White-nose Syndrome (WNS)

Yes. Bats are being found beneath wind turbines all over the world. Bat fatalities have now been documented at most wind facilities in the U.S.
In general, bats seek out a variety of daytime retreats such as caves, rock crevices, old buildings, bridges, mines and trees. Different species require different roost sites.
Yes, but not in most of the United States.
Once they locate an insect by echolocation, they often trap it with their wing or tail membranes and then reach down and take the insect into their mouth.
The services they provide the agricultural industry by eating insects have been estimated to be worth anywhere from $3.7 billion to $53 billion per year, according to a study by the University of Pretoria (South Africa), USGS, University of Tennessee a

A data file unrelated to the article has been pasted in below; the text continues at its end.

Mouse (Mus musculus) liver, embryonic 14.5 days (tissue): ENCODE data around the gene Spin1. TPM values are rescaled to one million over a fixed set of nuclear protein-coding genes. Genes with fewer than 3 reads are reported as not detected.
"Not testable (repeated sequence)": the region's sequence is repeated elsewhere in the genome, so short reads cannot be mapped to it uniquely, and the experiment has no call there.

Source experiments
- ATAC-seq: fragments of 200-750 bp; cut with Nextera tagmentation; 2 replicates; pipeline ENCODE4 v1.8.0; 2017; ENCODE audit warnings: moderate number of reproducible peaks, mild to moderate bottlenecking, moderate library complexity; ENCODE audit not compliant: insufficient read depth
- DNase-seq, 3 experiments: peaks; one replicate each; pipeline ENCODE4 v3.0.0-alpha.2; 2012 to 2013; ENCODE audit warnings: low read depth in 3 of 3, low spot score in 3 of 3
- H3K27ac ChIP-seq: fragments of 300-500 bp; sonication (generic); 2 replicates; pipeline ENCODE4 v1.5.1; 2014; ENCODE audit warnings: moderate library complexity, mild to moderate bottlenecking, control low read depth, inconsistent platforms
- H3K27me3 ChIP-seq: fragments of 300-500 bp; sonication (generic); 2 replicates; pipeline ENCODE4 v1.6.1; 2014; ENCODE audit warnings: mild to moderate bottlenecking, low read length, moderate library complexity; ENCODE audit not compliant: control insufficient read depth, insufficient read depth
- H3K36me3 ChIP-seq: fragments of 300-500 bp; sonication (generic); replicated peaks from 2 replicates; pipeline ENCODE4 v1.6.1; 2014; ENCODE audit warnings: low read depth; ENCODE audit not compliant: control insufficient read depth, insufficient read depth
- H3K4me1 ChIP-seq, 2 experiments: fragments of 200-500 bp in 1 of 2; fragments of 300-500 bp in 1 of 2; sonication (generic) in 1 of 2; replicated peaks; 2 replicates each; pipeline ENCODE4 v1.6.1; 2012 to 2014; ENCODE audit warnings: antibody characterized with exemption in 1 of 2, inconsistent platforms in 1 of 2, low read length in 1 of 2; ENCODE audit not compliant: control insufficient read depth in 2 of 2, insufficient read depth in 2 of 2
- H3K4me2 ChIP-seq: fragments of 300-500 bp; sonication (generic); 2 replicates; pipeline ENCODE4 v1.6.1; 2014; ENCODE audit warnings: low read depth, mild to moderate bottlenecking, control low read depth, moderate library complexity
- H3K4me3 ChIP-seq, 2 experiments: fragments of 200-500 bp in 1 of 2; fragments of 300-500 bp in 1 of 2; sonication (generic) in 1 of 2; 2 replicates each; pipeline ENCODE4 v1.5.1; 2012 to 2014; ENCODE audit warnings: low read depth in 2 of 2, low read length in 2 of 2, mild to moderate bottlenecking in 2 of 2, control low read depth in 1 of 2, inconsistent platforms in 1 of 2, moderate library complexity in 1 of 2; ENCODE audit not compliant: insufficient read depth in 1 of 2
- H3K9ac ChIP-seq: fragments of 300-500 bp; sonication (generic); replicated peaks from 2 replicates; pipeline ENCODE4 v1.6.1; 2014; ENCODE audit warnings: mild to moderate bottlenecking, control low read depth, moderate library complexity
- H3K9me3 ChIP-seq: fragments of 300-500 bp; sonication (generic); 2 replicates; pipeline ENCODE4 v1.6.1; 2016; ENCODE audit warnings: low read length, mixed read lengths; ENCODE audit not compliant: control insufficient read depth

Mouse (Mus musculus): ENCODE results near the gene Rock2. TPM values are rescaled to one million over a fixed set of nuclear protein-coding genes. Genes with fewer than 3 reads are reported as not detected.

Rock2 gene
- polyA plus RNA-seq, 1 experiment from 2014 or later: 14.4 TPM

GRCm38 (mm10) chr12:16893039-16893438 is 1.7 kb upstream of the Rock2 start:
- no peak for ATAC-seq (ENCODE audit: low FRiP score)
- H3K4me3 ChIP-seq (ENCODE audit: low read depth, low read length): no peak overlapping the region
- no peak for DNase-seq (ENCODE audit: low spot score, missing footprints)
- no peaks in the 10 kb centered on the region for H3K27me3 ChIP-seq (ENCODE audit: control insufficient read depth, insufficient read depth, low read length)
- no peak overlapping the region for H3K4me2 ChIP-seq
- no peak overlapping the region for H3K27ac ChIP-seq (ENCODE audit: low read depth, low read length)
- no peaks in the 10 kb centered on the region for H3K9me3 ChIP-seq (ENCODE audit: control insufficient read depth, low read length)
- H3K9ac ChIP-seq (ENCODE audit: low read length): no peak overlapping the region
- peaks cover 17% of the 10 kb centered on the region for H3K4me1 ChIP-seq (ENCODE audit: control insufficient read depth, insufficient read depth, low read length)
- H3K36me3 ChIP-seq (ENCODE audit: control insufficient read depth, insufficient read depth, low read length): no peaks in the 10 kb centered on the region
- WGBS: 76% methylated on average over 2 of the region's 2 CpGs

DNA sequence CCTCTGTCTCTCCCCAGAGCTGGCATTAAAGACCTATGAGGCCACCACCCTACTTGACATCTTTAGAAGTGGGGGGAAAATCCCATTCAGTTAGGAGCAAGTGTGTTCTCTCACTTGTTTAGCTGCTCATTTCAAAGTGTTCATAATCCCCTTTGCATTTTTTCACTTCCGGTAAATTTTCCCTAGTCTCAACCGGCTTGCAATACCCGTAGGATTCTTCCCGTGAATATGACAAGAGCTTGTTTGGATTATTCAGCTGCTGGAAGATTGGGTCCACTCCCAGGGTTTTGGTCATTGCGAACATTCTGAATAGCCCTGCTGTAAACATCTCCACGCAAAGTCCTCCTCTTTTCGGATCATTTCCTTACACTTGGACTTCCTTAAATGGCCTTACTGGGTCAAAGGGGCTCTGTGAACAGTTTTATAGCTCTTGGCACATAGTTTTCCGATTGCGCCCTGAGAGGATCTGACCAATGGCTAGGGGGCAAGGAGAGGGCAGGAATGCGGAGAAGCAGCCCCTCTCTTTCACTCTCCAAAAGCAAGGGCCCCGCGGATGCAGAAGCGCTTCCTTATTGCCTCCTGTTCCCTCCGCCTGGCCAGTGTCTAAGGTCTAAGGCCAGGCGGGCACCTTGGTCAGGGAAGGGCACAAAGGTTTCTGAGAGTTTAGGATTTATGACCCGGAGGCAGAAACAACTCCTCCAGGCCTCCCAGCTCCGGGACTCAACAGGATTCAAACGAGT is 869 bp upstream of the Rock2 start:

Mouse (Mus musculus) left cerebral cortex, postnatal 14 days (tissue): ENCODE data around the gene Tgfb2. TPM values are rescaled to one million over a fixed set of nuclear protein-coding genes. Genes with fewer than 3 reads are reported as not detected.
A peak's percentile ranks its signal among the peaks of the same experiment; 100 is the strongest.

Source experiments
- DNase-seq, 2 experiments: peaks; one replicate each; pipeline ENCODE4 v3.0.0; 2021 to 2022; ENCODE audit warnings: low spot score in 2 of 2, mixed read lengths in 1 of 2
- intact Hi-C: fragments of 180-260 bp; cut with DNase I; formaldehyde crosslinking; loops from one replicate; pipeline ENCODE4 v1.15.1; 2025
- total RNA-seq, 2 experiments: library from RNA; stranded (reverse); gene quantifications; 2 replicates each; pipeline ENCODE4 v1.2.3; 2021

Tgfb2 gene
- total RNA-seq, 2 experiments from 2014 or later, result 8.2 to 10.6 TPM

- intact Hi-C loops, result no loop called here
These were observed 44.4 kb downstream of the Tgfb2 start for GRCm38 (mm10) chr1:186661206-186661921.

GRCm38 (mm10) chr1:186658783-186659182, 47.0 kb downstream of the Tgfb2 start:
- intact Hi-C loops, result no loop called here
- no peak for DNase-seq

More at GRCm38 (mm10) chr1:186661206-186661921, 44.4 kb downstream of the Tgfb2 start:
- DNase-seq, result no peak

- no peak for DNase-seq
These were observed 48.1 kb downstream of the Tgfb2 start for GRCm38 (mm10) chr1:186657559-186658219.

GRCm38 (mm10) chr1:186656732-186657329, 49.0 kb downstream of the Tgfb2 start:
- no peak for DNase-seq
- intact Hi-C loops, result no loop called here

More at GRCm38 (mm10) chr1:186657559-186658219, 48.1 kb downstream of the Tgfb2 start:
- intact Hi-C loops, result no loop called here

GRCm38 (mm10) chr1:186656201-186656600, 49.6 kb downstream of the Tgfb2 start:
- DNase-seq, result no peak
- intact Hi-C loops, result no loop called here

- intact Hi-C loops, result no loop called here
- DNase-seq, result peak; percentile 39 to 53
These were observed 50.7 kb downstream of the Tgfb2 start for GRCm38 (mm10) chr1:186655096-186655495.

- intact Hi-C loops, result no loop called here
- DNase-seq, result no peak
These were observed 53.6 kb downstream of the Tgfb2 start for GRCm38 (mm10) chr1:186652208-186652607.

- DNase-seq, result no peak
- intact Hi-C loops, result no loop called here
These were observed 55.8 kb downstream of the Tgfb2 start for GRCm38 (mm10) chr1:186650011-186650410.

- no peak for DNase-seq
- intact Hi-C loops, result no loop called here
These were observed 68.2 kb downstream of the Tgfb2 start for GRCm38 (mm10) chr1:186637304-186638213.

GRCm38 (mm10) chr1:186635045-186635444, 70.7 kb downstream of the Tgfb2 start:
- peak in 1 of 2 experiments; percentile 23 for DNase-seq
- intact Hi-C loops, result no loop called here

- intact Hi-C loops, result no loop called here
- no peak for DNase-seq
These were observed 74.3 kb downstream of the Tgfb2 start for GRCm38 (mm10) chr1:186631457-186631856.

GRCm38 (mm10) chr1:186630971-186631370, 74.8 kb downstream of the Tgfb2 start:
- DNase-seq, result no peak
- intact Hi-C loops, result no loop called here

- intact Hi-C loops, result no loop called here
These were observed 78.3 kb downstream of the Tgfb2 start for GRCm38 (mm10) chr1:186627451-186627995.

No, this study did not account for the detrimental effects of pesticides on ecosystems nor the economic benefits of bats suppressing pest insects in forests, both of which may be considerable. Learn More:
Thousands of people have visited affected caves and mines since White-nose Syndrome (WNS) was first observed, and there have been no reported human illnesses attributable to WNS.
Scientists believe that White-nose Syndrome (WNS) is transmitted primarily from bat to bat. There is a strong possibility that it may also be transmitted by humans inadvertently carrying the fungus from cave to cave on their clothing and gear.
While many possible causes of White-nose Syndrome (WNS) are being studied, no credible evidence links climate change and WNS.
An extensive network of state and federal agencies is working to investigate the cause, source and spread of bat deaths associated with White-nose Syndrome (WNS), and to develop management strategies to minimize the impacts of WNS.